The Rajapalayam, Kanni and Chippiparai dogs are more familiar among the pet owners and breeders as guard dogs due to their delightful appearance and hardy nature. These dog breeds are found in the southern district of Tamil Nadu (Virudhunagar, Thoothukudi and Tirunelveli district), India. History is replete with information about the origin of these dog breeds but no solid evidence exists to prove its exact origin. The increased demand for indigenous native dogs breeds like Rajapalayam, Kanni and Chippiparai, leading to flourishing of more kennels in and around the breeding tract of the above breeds. Lockdown and work from home during the COVID-19 pandemic gave more leisure time to the public and this led to more interest among the public in rearing pets including dogs and these all will result in more demand for indigenous dog breeds. The breeders without an experience in dog breeding are also involved in this dog breeding business and some of them face a number of problems in running the business and meet with fiscal loss. Individuals who run the kennel with successful managemental practices and marketing tactics can only survive in this business. Considering the above problems in mind, a study was carried out to list out the major constraints perceived by the kennel owners of the indigenous dog breeds so as to sketch out a package of practices in indigenous dog breeding business.
The present study was carried out in 39 randomly selected kennel owners maintaining the indigenous dog breeds like Rajapalayam, Kanni and Chippiparai dog breeds in Virudhunagar, Tirunelveli and Thoothukudi districts of Tamil Nadu. The constraints perceived by the breeders were collected by direct interview and Garett’s ranking technique was followed to rank the constraints perceived by the breeders of indigenous dog breeds. The breeders were asked to rank the factors that were limiting the breeding business of the above dog breed. These orders of merit were transformed into units of scores by using the following formula.
Rij= Rank given for the ith factor by the jth individual.
Nj= Number of factors ranked by the jth individual.
The per cent position is converted into scores by referring to the table given by Garett and Woodworth (1969)
. Then, for each factor, the scores of the individual respondents were added together and divided by the total number of respondents for whom scores were added. These mean scores for all the factors were arranged in descending order, ranks were given and the most influencing factors were identified.
The problems faced by the kennel owners are listed in the Table 1. Difficulty in getting KCI (Kennel club of India) registration is perceived as a problem by 58.23 per cent of the surveyed population and due to this their pups are fetching a low price. KCI (Kennel club of India) registration is essential for tracking the pedigree of a dog in India. Apart from this, KCI registration is compulsory to take part in any dog shows organized by KCI.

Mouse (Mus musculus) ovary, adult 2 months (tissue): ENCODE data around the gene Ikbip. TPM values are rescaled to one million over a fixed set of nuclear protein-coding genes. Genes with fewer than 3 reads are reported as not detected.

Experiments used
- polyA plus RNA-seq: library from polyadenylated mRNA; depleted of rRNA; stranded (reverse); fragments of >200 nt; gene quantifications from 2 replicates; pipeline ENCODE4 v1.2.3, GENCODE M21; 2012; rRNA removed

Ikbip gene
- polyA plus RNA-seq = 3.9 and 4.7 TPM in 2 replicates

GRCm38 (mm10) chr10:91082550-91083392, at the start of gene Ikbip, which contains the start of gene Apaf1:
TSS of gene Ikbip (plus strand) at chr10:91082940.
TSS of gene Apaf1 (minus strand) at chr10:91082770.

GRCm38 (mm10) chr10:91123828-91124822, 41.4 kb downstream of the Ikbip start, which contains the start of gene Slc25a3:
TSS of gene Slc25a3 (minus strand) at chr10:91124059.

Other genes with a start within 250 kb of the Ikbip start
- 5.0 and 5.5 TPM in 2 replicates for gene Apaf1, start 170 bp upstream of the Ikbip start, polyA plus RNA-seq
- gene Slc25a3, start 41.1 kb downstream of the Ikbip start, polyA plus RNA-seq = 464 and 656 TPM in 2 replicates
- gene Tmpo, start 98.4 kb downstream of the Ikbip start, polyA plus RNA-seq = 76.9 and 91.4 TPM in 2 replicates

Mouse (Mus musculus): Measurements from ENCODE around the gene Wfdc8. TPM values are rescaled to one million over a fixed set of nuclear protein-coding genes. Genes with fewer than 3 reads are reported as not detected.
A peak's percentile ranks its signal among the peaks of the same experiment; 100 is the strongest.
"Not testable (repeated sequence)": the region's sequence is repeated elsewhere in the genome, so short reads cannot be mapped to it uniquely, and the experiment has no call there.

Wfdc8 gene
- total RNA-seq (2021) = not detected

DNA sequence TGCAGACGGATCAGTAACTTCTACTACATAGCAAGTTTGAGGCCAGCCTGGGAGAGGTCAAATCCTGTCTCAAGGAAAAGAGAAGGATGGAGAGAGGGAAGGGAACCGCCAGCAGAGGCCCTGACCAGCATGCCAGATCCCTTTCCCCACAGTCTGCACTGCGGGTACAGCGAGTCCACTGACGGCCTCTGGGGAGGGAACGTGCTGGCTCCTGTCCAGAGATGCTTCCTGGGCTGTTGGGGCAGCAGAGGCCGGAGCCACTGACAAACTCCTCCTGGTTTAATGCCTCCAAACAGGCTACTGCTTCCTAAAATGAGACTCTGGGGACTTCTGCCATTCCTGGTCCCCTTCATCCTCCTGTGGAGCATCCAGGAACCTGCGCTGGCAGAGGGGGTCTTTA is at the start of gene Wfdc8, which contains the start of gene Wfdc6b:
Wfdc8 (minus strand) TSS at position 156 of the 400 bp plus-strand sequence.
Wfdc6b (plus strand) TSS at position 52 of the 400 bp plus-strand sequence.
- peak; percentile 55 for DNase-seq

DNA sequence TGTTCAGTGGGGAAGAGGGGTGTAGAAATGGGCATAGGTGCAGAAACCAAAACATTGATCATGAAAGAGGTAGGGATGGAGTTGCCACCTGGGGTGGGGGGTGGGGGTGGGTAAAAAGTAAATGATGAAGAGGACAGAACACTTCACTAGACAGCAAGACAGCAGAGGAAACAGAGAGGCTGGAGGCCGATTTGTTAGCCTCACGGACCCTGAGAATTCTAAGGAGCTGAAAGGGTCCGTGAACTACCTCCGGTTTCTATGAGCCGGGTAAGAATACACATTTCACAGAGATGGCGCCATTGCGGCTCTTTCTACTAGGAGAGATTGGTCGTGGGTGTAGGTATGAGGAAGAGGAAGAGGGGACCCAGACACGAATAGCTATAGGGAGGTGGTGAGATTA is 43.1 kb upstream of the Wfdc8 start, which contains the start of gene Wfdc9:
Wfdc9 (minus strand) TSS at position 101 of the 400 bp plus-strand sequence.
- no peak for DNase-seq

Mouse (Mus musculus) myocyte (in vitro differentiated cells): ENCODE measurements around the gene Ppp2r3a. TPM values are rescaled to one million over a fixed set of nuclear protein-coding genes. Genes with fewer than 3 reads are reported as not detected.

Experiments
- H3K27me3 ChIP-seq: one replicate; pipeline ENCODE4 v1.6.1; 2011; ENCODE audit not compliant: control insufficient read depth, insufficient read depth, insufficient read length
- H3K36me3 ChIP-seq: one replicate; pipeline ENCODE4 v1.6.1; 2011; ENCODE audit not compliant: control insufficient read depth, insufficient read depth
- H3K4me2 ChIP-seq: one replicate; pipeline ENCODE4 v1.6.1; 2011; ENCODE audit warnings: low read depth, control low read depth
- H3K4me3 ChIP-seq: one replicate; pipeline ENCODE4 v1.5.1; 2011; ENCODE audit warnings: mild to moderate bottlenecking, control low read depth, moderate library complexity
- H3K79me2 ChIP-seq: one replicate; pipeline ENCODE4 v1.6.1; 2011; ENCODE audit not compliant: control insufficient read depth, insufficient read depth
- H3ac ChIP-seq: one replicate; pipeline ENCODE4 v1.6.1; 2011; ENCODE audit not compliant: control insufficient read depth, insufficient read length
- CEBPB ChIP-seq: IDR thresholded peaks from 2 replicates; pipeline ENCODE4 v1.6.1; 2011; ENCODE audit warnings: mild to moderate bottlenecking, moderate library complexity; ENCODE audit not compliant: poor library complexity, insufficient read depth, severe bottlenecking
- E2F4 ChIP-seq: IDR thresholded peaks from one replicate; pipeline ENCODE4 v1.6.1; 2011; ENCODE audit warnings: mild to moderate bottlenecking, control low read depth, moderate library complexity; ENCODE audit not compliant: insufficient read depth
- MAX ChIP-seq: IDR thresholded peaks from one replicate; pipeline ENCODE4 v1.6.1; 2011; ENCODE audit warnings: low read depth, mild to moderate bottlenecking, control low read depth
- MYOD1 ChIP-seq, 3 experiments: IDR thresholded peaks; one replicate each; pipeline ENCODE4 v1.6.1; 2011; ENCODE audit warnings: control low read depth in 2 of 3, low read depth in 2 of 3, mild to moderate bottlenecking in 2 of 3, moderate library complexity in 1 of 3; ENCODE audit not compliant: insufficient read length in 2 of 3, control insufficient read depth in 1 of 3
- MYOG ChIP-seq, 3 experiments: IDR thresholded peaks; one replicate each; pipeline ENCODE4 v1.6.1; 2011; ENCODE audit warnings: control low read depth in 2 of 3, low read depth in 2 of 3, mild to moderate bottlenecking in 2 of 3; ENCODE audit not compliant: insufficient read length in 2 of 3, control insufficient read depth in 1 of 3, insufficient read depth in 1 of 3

Table 1: Calculation of garret value and ranking of constraints faced by kennel owners maintaining Indigenous dog breeds.
Unethical business tactics by the competitors is ranked in 6th position by the breeders. Many of the breeders doing this breeding business did not follow the animal welfare recommendation and scientific managemental practices and the pups purchased from these sources may develop some behavioral or health issues (Mention specific behavioral disorders and health issue with relevant references). Experiences during the socialization period (3-12 weeks of age) are known to play a vital role in shaping behavioral development (Scott and Fuller, 1965)
. “Dominant aggression” (aggression directed toward people, especially the dog’s owner and owner’s family members) was more common among dogs acquired from pet stores (11/20; 55%), compared with animal shelters (34/129; 26.4%), breeders (119/394; 30.2%), friends or relatives (21/99; 21.2%), or bred at home (10/49; 20.4%, P
= 0.02). Pet store-acquired dogs also more often demonstrated social fears (fear of strangers, children and unfamiliar dogs) compared with dogs from other sources
The findings of McMillan (2017)
revealed that the source of the puppies seems to be correlated with the prevalence of behavioral problems. According to McMillan et al. (2013)
, dogs coming from unknown sources are more likely to develop behavioral disorders later in life as fear and aggression.
Urfer et al. (2007)
revealed that, Irish Wolf hound is increasingly susceptible to early death, low fertility and inheritable diseases that correspond to their incredibly high genetic Coefficient of inbreeding (COI). This is caused by the unique history of their creation from a small population and inbreeding to quickly gain certain characteristics. Inbreeding depression has been detected in many species in the form of reduced fertility like sperm abnormality (Fitzpatrick and Evans, 2009)
and increased incidence of congenital disease (Khlat and Khoury, 1991)
Ignorance about scientific management is ranked at 11th
position and only 17% of the respondents considered this as a constraint. In contrast to this, the study of Sakshi et al. (2017)
revealed that lack of knowledge on scientific dog rearing management was the prime constraint and ranked at first place.
Unavailability of vaccine against all diseases was perceived as a problem by 56% of the respondents and this was supported by the findings of Selvakkumar (2021)
, in which only 60 per cent of the dog owners were vaccinated their dog against all diseases due to the unavailability of all vaccines with the nearby sources.